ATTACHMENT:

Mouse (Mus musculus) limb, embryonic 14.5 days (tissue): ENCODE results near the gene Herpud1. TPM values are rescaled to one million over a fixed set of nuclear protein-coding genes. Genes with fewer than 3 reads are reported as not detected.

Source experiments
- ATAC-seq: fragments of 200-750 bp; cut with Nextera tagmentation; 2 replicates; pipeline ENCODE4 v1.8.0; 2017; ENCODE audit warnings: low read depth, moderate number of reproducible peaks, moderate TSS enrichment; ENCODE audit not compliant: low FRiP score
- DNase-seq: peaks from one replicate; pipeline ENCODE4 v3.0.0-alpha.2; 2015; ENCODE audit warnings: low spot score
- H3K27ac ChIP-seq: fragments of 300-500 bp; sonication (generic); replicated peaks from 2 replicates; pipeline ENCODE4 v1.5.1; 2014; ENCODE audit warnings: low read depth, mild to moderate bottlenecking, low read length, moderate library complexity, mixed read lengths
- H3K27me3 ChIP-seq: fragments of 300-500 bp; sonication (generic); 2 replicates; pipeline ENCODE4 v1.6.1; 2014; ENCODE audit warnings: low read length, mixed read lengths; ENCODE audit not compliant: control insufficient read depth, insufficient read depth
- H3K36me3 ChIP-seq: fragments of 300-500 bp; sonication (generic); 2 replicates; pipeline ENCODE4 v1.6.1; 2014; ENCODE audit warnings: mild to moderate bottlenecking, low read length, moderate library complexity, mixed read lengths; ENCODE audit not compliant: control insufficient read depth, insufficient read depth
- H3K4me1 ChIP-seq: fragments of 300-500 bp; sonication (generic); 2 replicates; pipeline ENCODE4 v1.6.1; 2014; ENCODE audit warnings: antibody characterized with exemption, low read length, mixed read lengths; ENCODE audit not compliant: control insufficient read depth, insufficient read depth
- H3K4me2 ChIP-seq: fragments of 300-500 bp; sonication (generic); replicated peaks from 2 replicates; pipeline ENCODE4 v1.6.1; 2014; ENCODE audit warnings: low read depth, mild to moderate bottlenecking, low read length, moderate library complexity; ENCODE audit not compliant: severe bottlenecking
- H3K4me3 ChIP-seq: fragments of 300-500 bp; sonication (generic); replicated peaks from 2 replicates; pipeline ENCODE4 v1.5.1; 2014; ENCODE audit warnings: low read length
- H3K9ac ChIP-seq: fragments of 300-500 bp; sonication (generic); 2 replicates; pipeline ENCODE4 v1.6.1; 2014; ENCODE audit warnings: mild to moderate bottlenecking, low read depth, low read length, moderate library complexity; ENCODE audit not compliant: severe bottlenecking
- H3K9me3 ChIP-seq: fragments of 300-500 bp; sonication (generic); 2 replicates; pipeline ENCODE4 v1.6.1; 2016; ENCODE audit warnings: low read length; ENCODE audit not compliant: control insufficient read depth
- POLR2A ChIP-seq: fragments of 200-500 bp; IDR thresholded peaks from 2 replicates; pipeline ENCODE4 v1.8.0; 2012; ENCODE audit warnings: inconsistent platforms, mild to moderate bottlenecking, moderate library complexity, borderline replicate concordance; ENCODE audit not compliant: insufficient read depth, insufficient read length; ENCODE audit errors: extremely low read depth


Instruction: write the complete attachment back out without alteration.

Mouse (Mus musculus) limb, embryonic 14.5 days (tissue): ENCODE results near the gene Herpud1. TPM values are rescaled to one million over a fixed set of nuclear protein-coding genes. Genes with fewer than 3 reads are reported as not detected.

Source experiments
- ATAC-seq: fragments of 200-750 bp; cut with Nextera tagmentation; 2 replicates; pipeline ENCODE4 v1.8.0; 2017; ENCODE audit warnings: low read depth, moderate number of reproducible peaks, moderate TSS enrichment; ENCODE audit not compliant: low FRiP score
- DNase-seq: peaks from one replicate; pipeline ENCODE4 v3.0.0-alpha.2; 2015; ENCODE audit warnings: low spot score
- H3K27ac ChIP-seq: fragments of 300-500 bp; sonication (generic); replicated peaks from 2 replicates; pipeline ENCODE4 v1.5.1; 2014; ENCODE audit warnings: low read depth, mild to moderate bottlenecking, low read length, moderate library complexity, mixed read lengths
- H3K27me3 ChIP-seq: fragments of 300-500 bp; sonication (generic); 2 replicates; pipeline ENCODE4 v1.6.1; 2014; ENCODE audit warnings: low read length, mixed read lengths; ENCODE audit not compliant: control insufficient read depth, insufficient read depth
- H3K36me3 ChIP-seq: fragments of 300-500 bp; sonication (generic); 2 replicates; pipeline ENCODE4 v1.6.1; 2014; ENCODE audit warnings: mild to moderate bottlenecking, low read length, moderate library complexity, mixed read lengths; ENCODE audit not compliant: control insufficient read depth, insufficient read depth
- H3K4me1 ChIP-seq: fragments of 300-500 bp; sonication (generic); 2 replicates; pipeline ENCODE4 v1.6.1; 2014; ENCODE audit warnings: antibody characterized with exemption, low read length, mixed read lengths; ENCODE audit not compliant: control insufficient read depth, insufficient read depth
- H3K4me2 ChIP-seq: fragments of 300-500 bp; sonication (generic); replicated peaks from 2 replicates; pipeline ENCODE4 v1.6.1; 2014; ENCODE audit warnings: low read depth, mild to moderate bottlenecking, low read length, moderate library complexity; ENCODE audit not compliant: severe bottlenecking
- H3K4me3 ChIP-seq: fragments of 300-500 bp; sonication (generic); replicated peaks from 2 replicates; pipeline ENCODE4 v1.5.1; 2014; ENCODE audit warnings: low read length
- H3K9ac ChIP-seq: fragments of 300-500 bp; sonication (generic); 2 replicates; pipeline ENCODE4 v1.6.1; 2014; ENCODE audit warnings: mild to moderate bottlenecking, low read depth, low read length, moderate library complexity; ENCODE audit not compliant: severe bottlenecking
- H3K9me3 ChIP-seq: fragments of 300-500 bp; sonication (generic); 2 replicates; pipeline ENCODE4 v1.6.1; 2016; ENCODE audit warnings: low read length; ENCODE audit not compliant: control insufficient read depth
- POLR2A ChIP-seq: fragments of 200-500 bp; IDR thresholded peaks from 2 replicates; pipeline ENCODE4 v1.8.0; 2012; ENCODE audit warnings: inconsistent platforms, mild to moderate bottlenecking, moderate library complexity, borderline replicate concordance; ENCODE audit not compliant: insufficient read depth, insufficient read length; ENCODE audit errors: extremely low read depth